Java under Oracle

The future of Java seems uncertain since Oracle bought Sun.  The first issue came with Oracle’s lawsuit against Google for implementing their own JVM on Android, though the details are unclear.  (I thought Sun JVM was open-source at some point.)  Then Apple decided that it didn’t want to port Sun/Oracle JVM to OS X anymore and that Oracle would have to do the work.

Now Oracle is saying there will be two JVMs – one free and one paid.  Initially I was upset, but after reading The Register’s take, I’ve calmed down.  For one, Oracle will be merging their own high-performance JVM with the former Sun JVM.  Then that code base will result in both the free and paid versions.  As far as I can tell, Oracle hasn’t given any information on the differences, though The Register speculates performance enhancements.  Compared to the current situation, I imagine this means the free JVM will be faster.

Also note that we’re only talking about the virtual machine here, not the compiler (as far as I can tell).  I doubt Oracle would move to an annoying shareware/popup-spam version for the free JVM; people would just use the old Sun JVM instead.  I can’t think of any way they could get away with reduced functionality in the free JVM.  The leaves systems issues like performance optimizations and sysadmin options (such as detailed monitoring of the JVM).  Non-free performance optimizations seem a little awkward, but I can image it might be a type of package deal with Oracle products; it makes sense to have a JVM optimized for their software, given their dependence on Java.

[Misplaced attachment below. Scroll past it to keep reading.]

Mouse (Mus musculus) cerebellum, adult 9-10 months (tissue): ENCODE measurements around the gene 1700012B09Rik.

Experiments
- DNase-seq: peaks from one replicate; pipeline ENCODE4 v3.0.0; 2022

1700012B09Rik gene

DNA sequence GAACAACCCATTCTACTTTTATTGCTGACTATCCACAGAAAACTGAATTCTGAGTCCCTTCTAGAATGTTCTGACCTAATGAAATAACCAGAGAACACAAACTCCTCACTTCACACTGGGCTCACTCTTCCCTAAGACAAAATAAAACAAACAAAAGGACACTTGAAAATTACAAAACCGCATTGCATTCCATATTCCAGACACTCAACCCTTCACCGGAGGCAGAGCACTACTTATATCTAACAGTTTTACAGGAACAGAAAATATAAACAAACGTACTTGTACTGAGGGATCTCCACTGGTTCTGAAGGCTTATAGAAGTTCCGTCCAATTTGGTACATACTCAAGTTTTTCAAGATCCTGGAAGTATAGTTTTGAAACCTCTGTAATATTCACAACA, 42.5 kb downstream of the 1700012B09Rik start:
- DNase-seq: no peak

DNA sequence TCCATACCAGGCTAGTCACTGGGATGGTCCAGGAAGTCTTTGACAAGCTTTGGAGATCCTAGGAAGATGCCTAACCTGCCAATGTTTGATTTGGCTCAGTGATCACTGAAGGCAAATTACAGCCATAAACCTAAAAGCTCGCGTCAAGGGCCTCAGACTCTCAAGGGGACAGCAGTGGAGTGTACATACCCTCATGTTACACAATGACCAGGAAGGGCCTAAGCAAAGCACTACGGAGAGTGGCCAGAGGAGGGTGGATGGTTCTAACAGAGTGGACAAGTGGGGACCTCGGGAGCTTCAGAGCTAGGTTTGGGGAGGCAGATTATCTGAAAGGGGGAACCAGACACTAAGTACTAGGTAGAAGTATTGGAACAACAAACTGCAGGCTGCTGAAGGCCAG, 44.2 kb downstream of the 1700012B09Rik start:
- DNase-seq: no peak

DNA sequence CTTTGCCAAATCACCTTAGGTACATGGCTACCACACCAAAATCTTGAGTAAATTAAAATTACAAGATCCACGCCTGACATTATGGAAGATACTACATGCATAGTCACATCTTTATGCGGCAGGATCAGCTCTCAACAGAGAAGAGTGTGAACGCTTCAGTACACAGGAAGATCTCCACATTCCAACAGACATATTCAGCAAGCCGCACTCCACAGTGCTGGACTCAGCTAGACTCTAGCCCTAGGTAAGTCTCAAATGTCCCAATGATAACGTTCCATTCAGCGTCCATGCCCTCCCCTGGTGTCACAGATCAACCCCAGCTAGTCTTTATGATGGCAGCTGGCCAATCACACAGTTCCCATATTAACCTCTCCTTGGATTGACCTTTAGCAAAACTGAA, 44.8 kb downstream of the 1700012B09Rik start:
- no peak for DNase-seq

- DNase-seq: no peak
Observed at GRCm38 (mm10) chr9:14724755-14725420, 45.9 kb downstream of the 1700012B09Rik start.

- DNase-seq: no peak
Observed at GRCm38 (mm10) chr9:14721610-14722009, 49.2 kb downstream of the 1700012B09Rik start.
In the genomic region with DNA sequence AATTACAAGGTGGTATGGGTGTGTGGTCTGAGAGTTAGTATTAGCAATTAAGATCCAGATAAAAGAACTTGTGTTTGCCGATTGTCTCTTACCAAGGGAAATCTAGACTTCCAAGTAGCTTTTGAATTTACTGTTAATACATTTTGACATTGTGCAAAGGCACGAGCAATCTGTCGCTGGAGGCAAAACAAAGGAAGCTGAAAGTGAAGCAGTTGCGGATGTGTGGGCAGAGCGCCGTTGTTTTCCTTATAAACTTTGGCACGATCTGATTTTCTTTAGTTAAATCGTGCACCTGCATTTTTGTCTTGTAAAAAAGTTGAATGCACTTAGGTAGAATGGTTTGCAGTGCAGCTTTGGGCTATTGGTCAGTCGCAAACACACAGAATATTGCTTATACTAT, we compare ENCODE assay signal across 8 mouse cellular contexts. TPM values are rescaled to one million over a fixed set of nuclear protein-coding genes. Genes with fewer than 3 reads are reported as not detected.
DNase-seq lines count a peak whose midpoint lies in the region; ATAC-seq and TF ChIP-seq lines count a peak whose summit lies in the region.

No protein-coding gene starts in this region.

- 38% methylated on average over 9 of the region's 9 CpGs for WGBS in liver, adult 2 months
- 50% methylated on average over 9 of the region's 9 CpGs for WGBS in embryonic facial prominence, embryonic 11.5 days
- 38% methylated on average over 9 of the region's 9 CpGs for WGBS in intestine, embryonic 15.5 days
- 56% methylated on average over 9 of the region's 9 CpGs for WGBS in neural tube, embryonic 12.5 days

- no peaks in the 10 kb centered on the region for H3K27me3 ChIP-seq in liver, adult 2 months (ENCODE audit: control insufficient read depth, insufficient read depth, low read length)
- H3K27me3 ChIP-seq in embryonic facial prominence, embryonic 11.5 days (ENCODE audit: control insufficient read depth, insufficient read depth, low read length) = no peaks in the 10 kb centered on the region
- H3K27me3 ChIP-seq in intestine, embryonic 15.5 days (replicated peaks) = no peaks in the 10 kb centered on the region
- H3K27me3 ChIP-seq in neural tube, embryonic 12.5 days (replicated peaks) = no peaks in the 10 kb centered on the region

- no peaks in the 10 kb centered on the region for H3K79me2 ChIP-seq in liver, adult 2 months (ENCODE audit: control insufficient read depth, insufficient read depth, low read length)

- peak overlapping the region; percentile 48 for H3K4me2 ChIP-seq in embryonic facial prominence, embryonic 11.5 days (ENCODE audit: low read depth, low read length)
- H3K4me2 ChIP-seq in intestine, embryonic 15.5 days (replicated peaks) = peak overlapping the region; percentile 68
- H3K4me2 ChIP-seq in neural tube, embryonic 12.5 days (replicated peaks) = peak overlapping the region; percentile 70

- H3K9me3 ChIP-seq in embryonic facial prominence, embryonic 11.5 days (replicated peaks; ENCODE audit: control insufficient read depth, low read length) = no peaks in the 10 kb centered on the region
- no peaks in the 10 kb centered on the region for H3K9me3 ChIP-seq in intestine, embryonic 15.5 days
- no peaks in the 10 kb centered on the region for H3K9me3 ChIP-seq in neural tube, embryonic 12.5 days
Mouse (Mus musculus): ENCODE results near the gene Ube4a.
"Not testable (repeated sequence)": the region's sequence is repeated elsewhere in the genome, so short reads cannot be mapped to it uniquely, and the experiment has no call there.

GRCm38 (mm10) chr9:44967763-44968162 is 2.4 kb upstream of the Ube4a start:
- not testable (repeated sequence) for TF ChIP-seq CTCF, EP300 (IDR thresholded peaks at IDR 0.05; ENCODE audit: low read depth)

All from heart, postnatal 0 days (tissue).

The change is probably nothing to worry about, but I have to wonder whether they could do a better job at managing the community’s reaction.  My main lingering concern is that Oracle’s handling of Java may be too heavy-handed for developers and may lead to a steady decline in (professional) Java software.  If this takes place, then we would probably need to phase Java out from academia also.  On the other hand, C/C++ has both commercial compilers and the excellent gcc compiler; perhaps the JVM will take that path also.

from Slashdot from  The Register


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